Neville Williams, Sun Power. Forge. 385 pages. Hardcover $27.99.
This fine, valuable book is at once the story of a personal journey and of a crucial industry. Though the fascinating story is complex, the author presents it with sharp-edged clarity. The lengthy subtitle says it all: “How Energy from the Sun Is Changing Lives Around the World, Empowering America, and Saving the Planet.”
Or, as the great George Harrison put it in his timeless love lyric, “Here Comes the Sun.”
For several decades, Neville Williams, a former journalist, has been at the forefront of the struggle to bring the transformative technology of solar electricity to the masses – indeed, to everyone. He has founded companies and non-profit organizations that have planted the seeds for a solar energy revolution across the globe. In Nepal, Sri Lanka, Vietnam, remote areas of China and Japan, Africa, and many other light-starved communities that the power lines never reach, the photovoltaic miracle has helped people leap from the kerosene-dependent nineteen century into the twenty-first.
In such places, affordable electricity has created a much higher standard of living, bringing new opportunities by which impoverished peoples can lift themselves up.
However, solar electricity should have a high priority everywhere, especially as the antidote to the continued nightmare of burning fossil fuels to create electricity.
Aside from being a clean technology that drastically reduces the carbon footprint wherever it replaces generators fed by coal or petroleum or natural gas (itself relatively clean), solar electricity is remarkably dependable. Furthermore, no one can control supplies (and thus prices) by hoarding sunshine.
For Mr. Williams, great frustrations have accompanied the growing number of successes in the solar electricity industry. He has tragic stories to tell about risk-adverse bureaucrats, many found at the World Bank, who seem to spend more time obstructing progress than assisting it.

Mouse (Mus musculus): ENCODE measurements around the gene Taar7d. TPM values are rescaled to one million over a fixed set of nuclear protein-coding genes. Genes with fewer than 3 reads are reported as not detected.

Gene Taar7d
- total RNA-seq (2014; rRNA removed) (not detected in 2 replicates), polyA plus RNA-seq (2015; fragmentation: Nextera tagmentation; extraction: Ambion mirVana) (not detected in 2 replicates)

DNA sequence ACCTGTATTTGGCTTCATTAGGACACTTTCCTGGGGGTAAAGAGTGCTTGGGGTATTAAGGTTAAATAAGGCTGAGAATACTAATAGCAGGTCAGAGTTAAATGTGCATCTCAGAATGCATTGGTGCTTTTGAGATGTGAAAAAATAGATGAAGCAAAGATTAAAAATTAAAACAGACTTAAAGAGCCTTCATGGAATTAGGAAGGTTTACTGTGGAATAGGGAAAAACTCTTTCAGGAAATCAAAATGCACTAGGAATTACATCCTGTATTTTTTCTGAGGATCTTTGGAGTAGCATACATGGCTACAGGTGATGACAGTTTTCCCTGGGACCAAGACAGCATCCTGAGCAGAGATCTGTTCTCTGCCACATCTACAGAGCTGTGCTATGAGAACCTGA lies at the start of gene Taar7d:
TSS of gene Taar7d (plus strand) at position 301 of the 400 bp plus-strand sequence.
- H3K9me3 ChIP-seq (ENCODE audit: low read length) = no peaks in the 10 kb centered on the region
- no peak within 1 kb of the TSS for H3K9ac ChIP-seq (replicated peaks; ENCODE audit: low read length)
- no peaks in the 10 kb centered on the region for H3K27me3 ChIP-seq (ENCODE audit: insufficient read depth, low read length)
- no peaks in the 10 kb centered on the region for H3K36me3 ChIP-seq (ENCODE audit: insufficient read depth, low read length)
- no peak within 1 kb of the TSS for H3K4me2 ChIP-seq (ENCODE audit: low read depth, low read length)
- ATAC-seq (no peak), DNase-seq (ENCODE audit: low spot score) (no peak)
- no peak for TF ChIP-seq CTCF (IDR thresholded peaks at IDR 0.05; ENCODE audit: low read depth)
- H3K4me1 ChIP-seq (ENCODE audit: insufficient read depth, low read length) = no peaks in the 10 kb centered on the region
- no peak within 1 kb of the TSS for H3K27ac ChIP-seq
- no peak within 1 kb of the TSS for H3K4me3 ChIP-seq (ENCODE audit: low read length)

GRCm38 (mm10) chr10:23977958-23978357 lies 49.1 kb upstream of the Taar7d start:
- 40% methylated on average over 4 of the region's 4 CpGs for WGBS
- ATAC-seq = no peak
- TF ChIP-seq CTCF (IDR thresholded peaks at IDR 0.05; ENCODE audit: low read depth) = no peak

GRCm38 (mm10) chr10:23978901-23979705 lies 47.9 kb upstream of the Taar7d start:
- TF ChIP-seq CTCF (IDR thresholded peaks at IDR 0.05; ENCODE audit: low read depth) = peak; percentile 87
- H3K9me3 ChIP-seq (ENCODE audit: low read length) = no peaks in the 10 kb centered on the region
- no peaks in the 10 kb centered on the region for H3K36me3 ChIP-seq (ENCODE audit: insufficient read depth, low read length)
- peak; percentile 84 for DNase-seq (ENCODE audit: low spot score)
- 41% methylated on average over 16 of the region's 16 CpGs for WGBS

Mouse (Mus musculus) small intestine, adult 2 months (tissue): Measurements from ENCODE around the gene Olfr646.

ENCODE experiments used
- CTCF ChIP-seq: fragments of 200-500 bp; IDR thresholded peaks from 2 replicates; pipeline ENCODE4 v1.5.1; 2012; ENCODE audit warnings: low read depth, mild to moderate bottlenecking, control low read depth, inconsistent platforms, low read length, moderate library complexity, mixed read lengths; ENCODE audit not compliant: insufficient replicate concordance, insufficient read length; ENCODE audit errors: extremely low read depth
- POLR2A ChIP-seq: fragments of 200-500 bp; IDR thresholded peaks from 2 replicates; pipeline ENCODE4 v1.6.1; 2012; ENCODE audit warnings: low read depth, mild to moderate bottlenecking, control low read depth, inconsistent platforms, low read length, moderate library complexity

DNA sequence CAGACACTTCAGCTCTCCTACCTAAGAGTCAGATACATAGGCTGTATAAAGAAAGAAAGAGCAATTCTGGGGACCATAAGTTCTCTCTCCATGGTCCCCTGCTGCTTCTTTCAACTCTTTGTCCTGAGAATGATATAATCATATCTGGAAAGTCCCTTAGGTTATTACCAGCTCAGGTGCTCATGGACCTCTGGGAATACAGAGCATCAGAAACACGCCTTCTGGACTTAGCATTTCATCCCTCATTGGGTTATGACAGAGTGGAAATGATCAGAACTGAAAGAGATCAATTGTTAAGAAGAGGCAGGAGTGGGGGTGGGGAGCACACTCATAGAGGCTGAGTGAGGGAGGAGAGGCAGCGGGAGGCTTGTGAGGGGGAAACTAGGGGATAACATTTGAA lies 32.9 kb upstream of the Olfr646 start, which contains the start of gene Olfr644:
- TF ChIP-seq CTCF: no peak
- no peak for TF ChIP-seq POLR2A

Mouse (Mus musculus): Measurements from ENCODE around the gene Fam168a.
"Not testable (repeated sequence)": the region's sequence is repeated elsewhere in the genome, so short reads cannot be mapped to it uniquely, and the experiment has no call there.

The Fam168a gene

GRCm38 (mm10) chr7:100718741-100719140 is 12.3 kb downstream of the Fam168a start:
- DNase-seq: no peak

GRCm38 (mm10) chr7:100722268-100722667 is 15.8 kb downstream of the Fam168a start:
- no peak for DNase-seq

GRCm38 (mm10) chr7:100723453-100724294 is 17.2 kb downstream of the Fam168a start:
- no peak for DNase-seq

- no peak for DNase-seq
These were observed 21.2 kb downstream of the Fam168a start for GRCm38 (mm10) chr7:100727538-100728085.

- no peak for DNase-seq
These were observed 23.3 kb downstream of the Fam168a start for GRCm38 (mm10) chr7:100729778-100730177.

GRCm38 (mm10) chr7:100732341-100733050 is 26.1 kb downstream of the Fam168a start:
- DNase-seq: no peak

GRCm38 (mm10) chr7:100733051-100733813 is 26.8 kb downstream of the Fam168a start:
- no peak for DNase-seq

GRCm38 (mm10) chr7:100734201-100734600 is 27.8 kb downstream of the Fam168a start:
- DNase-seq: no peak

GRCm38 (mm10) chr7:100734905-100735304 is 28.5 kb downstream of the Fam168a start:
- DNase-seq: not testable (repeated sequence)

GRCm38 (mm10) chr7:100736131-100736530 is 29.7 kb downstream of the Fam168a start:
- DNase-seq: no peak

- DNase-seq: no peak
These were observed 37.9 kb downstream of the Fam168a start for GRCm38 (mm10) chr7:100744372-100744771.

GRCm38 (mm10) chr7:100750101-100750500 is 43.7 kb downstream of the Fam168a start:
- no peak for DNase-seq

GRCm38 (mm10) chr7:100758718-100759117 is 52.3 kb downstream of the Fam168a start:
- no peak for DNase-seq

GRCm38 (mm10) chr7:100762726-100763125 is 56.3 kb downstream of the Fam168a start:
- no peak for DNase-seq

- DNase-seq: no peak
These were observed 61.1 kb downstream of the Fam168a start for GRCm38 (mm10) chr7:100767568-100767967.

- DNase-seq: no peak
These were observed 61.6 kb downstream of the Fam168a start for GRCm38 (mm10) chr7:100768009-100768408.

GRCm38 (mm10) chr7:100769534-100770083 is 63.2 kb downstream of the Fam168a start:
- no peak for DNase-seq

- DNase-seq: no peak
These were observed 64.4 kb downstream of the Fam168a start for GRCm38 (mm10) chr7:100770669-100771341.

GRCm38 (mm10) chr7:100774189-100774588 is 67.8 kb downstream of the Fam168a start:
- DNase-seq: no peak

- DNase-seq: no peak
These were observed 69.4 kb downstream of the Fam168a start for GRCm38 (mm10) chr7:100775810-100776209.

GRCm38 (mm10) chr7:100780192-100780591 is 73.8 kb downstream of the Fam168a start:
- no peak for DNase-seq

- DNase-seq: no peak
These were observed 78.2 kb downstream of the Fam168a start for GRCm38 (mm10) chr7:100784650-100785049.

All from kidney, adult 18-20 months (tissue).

Supposedly intelligent decision-makers keep asking about the costs of the distribution system when, in most cases, there is no distribution system and thus no distribution cost: the power plant (panel of solar cells) is on your roof, dummy, and it’s not burning anything and thus not fouling the air.
There have been – and still are – powerful forces at work to maintain our addiction to oil and related energy sources, whether imported or domestic. When vested interests are challenged, no amount of successful demonstration projects can change energy czars (public or private) into believers. The good news? Established energy companies large and small are finally hedging their bets by getting into the solar energy field in a big way. Perhaps, at last, they see the handwriting on the wall. . . .
To read the entire review, as it appears in the June 25, 2014 Fort Myers Florida Weekly and the June 26 Naples, Bonita Springs, and Punta Gorda/Port Charlotte editions, click here: Florida Weekly – Sun Power